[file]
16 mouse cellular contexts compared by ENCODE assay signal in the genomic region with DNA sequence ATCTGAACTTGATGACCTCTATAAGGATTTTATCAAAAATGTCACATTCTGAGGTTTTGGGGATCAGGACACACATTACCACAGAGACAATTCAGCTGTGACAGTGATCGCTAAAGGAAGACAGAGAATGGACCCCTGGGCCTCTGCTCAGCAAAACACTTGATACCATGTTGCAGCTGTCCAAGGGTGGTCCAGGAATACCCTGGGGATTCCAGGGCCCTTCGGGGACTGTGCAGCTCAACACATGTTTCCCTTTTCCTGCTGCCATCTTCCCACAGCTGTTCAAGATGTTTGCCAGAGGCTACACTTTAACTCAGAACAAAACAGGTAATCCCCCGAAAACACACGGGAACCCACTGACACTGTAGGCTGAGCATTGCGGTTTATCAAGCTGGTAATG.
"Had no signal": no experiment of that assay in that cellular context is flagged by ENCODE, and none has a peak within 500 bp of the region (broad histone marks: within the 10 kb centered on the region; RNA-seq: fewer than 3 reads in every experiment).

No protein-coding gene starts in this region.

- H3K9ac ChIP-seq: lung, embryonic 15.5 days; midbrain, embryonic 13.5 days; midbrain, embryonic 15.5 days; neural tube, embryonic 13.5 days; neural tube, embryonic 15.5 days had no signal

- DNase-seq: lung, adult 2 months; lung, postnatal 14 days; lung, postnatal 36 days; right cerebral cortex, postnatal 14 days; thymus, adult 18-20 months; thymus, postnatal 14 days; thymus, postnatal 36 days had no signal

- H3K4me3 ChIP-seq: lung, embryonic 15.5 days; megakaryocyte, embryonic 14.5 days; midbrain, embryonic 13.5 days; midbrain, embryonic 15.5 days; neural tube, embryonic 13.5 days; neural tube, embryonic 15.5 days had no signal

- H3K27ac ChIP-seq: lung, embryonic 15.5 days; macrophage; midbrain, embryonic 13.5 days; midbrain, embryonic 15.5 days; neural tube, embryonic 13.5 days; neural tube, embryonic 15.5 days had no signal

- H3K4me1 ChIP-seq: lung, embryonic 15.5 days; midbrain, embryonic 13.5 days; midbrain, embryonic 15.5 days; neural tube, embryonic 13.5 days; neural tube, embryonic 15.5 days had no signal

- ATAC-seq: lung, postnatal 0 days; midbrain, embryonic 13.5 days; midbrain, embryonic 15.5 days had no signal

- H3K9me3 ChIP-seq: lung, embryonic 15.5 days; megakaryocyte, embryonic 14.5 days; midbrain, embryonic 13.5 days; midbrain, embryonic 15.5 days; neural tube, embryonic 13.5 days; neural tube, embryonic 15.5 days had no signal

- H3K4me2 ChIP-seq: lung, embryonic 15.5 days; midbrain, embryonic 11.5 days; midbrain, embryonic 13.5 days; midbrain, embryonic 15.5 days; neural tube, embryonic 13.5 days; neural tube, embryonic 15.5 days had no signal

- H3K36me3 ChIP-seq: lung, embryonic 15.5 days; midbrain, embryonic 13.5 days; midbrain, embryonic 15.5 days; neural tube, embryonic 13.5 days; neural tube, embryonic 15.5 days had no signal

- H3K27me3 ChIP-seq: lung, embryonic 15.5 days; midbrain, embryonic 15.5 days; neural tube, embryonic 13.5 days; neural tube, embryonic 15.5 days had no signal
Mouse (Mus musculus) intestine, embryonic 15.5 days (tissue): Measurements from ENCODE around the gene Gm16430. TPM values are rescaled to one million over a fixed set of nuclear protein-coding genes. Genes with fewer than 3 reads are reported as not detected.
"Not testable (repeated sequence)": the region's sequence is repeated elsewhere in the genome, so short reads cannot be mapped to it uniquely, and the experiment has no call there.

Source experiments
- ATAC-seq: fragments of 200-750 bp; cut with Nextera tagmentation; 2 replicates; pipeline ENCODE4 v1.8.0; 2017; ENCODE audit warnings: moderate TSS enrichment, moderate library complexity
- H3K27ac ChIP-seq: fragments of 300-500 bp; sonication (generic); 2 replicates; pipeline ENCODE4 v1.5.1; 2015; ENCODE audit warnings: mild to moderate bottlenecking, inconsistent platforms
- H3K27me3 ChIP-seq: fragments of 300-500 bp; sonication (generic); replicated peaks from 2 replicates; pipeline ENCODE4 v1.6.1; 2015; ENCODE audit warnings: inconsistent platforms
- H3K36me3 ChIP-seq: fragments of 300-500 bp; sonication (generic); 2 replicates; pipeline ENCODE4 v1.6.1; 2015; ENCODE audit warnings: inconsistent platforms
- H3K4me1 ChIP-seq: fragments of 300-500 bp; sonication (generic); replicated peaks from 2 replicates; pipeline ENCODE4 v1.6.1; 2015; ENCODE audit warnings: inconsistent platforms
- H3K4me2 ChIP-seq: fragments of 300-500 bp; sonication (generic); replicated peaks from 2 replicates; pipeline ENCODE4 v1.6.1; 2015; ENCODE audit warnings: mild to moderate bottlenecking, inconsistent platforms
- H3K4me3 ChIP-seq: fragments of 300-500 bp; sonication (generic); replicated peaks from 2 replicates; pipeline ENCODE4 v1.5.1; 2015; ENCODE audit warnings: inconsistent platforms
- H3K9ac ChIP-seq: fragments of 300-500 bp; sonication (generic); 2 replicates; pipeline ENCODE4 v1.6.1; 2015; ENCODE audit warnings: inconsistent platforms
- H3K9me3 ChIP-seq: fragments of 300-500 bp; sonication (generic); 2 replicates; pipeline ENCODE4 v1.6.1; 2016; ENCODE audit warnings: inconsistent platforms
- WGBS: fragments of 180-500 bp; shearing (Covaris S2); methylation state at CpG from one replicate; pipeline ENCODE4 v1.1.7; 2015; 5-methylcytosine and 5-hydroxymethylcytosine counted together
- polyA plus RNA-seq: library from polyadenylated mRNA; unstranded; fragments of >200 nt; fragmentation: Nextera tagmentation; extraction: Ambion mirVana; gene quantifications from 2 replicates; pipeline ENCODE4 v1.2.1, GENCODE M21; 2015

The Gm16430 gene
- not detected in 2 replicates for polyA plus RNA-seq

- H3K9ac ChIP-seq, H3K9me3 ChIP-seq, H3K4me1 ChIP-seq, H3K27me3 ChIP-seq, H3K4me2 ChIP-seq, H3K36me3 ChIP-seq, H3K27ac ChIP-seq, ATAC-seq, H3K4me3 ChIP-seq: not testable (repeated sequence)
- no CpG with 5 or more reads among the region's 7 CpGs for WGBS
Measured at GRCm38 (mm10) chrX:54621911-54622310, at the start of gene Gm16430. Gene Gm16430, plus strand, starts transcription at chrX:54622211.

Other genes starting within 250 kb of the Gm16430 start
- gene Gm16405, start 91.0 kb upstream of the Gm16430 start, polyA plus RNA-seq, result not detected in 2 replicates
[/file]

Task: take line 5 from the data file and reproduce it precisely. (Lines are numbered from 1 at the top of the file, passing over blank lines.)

- DNase-seq: lung, adult 2 months; lung, postnatal 14 days; lung, postnatal 36 days; right cerebral cortex, postnatal 14 days; thymus, adult 18-20 months; thymus, postnatal 14 days; thymus, postnatal 36 days had no signal